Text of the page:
WASHINGTON (AP) - President Barack Obama is revealing details of
how the government will enforce the health overhaul law, an
announcement expected to focus on how insurance companies must
Administration officials were meeting privately Tuesday at the
White House with insurance company CEOs and state insurance
commissioners, the White House said in a written statement, with
Obama expected to attend at least part of the session. The
president was then expected to announce regulations for
implementing consumer safeguards enacted by the law, according to
administration allies who were briefed in advance and spoke on
condition of anonymity.
The events mark 90 days since Obama signed the health revamp
into law, one of his administration's chief victories so far.
The law's consumer safeguards, called the patients' bill of
rights, are limited steps that take effect this year. The main
provisions, including federal funding to help 32 million uninsured
people get coverage, won't come until 2014. The administration
worries that escalating premiums will force more people drop their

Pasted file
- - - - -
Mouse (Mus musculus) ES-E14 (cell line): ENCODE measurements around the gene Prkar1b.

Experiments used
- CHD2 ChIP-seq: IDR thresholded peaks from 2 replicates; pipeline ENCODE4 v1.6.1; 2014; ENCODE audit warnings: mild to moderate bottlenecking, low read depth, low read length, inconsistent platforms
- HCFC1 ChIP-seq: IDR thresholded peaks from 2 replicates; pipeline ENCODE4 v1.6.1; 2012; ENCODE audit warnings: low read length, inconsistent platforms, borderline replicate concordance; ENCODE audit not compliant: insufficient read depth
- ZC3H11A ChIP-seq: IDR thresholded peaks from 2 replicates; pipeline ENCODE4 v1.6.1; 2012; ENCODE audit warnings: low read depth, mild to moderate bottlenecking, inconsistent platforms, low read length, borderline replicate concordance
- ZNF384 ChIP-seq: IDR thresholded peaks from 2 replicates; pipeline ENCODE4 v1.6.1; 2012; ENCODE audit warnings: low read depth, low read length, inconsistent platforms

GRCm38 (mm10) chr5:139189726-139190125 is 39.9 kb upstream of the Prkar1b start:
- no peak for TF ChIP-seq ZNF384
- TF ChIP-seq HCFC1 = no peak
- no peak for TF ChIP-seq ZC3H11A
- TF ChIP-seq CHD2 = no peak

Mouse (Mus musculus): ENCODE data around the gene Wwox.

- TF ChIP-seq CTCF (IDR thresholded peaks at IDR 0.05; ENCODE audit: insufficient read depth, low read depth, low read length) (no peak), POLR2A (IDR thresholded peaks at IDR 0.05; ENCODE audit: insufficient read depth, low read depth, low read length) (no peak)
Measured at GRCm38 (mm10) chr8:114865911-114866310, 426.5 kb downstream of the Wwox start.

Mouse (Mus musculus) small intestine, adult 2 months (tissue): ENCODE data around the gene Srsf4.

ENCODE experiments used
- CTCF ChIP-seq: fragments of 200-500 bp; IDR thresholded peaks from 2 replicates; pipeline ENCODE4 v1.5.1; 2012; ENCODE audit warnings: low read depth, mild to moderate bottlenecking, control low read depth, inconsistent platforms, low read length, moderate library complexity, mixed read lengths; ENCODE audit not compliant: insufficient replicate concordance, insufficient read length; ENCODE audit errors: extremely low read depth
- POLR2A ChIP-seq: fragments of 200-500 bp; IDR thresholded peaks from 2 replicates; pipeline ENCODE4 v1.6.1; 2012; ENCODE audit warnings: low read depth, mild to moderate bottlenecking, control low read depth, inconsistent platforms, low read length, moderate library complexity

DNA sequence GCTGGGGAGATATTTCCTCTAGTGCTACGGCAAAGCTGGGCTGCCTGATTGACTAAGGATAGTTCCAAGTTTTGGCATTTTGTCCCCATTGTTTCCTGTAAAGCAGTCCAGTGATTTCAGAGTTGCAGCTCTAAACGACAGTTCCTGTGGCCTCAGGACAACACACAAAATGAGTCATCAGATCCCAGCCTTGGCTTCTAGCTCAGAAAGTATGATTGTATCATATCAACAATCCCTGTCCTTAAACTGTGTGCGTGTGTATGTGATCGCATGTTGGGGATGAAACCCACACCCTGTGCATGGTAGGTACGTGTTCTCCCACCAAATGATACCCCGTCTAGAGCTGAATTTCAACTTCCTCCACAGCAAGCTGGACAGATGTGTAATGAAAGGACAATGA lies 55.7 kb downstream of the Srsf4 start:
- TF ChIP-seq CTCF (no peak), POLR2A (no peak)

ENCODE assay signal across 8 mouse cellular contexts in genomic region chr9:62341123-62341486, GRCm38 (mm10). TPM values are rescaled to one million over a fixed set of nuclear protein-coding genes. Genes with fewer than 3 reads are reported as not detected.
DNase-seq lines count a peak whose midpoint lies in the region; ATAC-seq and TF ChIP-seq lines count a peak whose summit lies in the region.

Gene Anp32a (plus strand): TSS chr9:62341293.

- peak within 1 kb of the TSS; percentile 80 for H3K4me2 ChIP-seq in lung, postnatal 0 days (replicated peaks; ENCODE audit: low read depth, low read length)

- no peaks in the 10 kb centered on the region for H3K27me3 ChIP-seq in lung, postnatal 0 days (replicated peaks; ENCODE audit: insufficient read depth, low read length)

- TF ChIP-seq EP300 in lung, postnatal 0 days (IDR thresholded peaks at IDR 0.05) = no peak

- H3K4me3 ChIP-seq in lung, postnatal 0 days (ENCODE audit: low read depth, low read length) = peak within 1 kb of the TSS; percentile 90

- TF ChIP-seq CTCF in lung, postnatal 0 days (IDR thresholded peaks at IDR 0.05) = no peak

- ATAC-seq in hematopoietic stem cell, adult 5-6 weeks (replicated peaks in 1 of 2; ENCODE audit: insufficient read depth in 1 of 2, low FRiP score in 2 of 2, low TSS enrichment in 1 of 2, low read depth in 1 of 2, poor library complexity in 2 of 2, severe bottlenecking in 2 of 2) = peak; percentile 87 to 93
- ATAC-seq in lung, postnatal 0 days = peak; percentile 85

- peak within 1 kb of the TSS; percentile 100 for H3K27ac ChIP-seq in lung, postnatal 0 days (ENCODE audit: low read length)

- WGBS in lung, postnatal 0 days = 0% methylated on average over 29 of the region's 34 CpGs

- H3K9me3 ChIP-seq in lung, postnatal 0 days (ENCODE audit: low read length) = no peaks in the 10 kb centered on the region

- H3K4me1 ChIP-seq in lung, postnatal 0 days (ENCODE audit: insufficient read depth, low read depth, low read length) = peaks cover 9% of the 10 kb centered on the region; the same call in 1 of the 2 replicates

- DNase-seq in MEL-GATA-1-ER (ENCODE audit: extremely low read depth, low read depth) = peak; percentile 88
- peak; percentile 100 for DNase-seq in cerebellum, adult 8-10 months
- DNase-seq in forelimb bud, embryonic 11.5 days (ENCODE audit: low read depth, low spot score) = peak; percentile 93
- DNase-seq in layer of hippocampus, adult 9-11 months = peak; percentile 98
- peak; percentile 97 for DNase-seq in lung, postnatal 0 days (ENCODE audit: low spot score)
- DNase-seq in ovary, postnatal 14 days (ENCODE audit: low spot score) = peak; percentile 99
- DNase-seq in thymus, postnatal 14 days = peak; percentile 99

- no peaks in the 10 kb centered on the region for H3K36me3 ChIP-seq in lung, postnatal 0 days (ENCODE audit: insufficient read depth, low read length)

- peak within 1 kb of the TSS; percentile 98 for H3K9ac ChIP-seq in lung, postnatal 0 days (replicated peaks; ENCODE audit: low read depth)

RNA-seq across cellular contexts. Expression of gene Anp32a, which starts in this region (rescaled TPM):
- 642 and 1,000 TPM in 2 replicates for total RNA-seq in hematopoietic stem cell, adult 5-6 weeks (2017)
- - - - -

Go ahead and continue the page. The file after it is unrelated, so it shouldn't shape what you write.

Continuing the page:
policies before the law is fully implemented.
Consumers who buy their policies directly face increases
averaging 20 percent this year, according to a survey released
Monday by the private Kaiser Family Foundation. Although most
Americans are covered on the job, about 14 million purchase
insurance on the individual market and have the least bargaining
power when it comes to costs.
Obama foreshadowed parts of his announcement last week, telling
a nurses' group that the patients' bill of rights would include the
elimination of lifetime dollar limits on coverage, a particular
problem for people dealing with hard-to-treat types of cancer.
Insurance companies would be prohibited from canceling the policies
of people who get sick, he added. And health plans would be
required to provide consumers with simple and clear information
about their choices and rights.
The law also calls for other safeguards to be put in place this
year, including allowing women to pick an ob-gyn specialist as
their primary care doctor and prohibiting insurers from denying
coverage to children on account of previous medical problems.
Protection against insurance denials would extend to adults in
2014, when most Americans would be required to carry coverage.